By: Brian Katcher on April 21st, 2020

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Shipping Less-Than-Truckload (LTL): How Are Rates Determined?

Business Advice | Logistics | Transportation

Less-Than-Truckload, or LTL, is the transportation of relatively small shipments, meaning it is under 10,000 pounds, usually six standard pallet positions or less, and does not require the entire space of a trailer. When shipping LTL, shippers pay for the area on the trailer their shipment occupies. The other occupants of the trailer’s space pay for the remainder of the cost.

LTL can be very confusing and costly if you’re not very experienced with it. Choosing the right third-party logistics partner (3PL) to help can make all the difference. At Armstrong, we move over two hundred thousand loads per year, giving us buying power with LTL carriers, access to an extensive LTL carrier network and competitive tariff rates.

For those new to dealing with LTL, different LTL carriers’ tariff rates can be very confusing. All LTL carriers set up their own specific tariffs, and they often vary greatly. Specific costs are nearly impossible to predict, as they fluctuate daily based on demand, fuel prices and the exact parameters of your shipment.

In this article, we will discuss how rates are determined, the benefits of shipping via LTL, the alternatives, and other things to consider.

Factors That Determine LTL Shipping Rates

Several factors go into determining LTL rates. Below is a list of the most important or commonly used ones.

Freight Classification

By far, this is the most important factor in determining the cost of LTL shipments. Incorrect classification leads to increased cost and additional fees, and you often won’t see these added costs for seven days. For example, if the items require special handling (i.e. lift-gate, inside delivery, tradeshow, etc.), and this is not disclosed in advance, invoiced rate will be higher than your initial quote.

There are 18 freight classifications ranging from 50 to 500, as established by the National Motor Freight Traffic Association. Class is based on the following: shipment density, value, stowability, handling, and liability.

In most cases, the lower the class, the lower the rate. Items that receive a lower classification are very dense shipments, which are harder to damage and easier to handle.

The higher the class, the higher the rate for LTL. This is because the shipment is less dense and takes up more space relative to the weight. These types of loads are more prone to damage and require more handling.

ClassIT is a helpful tool to determine classification. This is a paid service, so check with your organization or sign up online to access this information. Many of our Armstrong agencies can assist with freight classification as well.


Many LTL carriers use centum weight (CWT), or hundredweight, as a way to calculate rates. In this case, rates are quoted per 100 pounds. The carrier has a CWT calculation, based on freight classification rates, shipment weight, and route distance. In general, the heavier the weight of the shipment, the less that the shipper will pay per 100 pounds.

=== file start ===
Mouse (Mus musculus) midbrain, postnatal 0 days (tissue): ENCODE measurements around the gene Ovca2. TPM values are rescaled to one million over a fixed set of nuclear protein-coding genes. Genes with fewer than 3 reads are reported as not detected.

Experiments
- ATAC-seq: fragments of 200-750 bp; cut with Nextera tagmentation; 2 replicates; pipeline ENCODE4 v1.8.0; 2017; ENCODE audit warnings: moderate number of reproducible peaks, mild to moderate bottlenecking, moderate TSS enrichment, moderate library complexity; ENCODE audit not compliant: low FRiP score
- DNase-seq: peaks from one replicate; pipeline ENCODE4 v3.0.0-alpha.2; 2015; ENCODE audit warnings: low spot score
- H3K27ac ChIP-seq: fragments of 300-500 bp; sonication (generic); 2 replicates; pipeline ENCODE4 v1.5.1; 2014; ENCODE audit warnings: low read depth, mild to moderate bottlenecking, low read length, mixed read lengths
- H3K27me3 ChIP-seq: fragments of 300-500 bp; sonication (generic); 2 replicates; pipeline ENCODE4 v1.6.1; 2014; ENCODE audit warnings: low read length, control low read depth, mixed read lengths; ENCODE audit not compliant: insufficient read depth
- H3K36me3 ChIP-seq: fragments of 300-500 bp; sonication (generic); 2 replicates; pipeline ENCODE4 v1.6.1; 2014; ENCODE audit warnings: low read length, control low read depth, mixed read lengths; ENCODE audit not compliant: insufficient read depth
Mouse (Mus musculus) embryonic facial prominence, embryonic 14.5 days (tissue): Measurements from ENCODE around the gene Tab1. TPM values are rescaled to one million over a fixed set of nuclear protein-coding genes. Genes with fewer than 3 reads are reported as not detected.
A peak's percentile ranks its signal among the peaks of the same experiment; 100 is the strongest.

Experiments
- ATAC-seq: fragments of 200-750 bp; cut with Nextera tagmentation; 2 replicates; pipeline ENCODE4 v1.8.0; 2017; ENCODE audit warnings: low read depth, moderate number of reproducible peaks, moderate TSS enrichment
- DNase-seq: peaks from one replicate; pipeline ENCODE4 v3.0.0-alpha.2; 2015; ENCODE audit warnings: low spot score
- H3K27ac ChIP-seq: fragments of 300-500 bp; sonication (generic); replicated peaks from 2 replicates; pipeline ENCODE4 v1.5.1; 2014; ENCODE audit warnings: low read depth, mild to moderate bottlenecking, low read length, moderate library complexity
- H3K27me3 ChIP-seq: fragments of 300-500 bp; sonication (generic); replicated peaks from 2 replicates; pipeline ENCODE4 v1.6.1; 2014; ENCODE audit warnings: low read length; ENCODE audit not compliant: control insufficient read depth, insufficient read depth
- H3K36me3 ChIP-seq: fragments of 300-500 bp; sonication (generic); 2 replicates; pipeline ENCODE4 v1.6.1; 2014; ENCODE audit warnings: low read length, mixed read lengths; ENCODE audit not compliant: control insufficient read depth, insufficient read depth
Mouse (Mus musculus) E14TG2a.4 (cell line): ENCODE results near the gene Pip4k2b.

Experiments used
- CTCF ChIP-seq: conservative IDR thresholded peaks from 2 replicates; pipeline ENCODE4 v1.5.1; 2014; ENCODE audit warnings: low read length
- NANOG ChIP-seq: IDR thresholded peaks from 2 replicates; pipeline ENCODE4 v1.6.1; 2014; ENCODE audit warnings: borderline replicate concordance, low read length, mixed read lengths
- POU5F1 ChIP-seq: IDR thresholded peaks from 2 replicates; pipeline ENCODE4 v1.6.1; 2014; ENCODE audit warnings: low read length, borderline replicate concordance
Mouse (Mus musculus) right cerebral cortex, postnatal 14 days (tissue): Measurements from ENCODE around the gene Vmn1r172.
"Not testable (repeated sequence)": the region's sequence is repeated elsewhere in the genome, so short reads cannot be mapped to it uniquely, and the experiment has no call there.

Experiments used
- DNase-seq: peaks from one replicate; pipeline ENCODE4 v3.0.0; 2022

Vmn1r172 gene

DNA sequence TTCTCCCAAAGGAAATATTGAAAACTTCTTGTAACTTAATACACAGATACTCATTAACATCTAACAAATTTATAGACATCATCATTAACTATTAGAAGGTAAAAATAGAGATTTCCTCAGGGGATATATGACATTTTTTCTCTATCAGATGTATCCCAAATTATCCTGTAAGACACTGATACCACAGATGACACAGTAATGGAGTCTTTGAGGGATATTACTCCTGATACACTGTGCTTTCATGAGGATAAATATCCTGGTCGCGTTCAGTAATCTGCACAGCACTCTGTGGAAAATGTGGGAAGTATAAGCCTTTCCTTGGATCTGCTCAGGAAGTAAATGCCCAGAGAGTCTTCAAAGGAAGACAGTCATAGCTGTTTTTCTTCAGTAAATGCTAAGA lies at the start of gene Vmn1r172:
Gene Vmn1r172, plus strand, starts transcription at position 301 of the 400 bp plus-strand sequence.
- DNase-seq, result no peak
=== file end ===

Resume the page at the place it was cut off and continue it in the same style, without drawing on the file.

The dimensions and the weight of the shipment will allow you to calculate density (lbs/ft3) to help determine the freight class, which directly impacts rates.

Unusually shaped objects such as hockey sticks or gym weight machines typically take up more space, thus increasing the shipping cost, even if they weigh less than a standard pallet of steel bolts.

Strategies for Reducing Dimensional Pricing Costs

Here are a few ways you can minimize shipping and dimensional pricing costs:

  • Minimize your packaging. Don’t use a larger-than-necessary box and fill it with packing peanuts or bubble wrap. Use an appropriately-sized box instead.
  • Organize your pallets to maximize space. Load pallets evenly on top and the sides, creating level rows on the truck.
  • Train your warehouse and packing/loading staff. Holding your employees to clear and consistent standards will help to reduce overall costs in the long run. 


In general, the longer the distance, the higher the rate per pallet or hundredweight. The origin zip code and the destination zip code are used to determine the distance the shipment has to travel.

Most LTL carriers have multiple terminals in a specific state. If a specific LTL carrier’s delivering terminal is located close to the shipment’s consignee, these shipments tend to have lower rates than their competitors.

On the other hand, some LTL carriers only service a specific geographical area and therefore have to transload their shipment to a partner carrier to reach the shipment’s final destination. This is called “interlining,” which tends to cost more and exposes shipments to a higher risk of loss and damage.

Accessorial Charges to Consider

Anything that is out of the norm or requires extra time or effort is going to incur an additional fee from an LTL carrier. The best way to prevent this is to be knowledgeable about what commodity is being shipped as well as any additional services required at both pick up and delivery.

The following are instances that commonly see extra fees AFTER the load has been delivered.

  • Extreme length, or any item over 8 feet.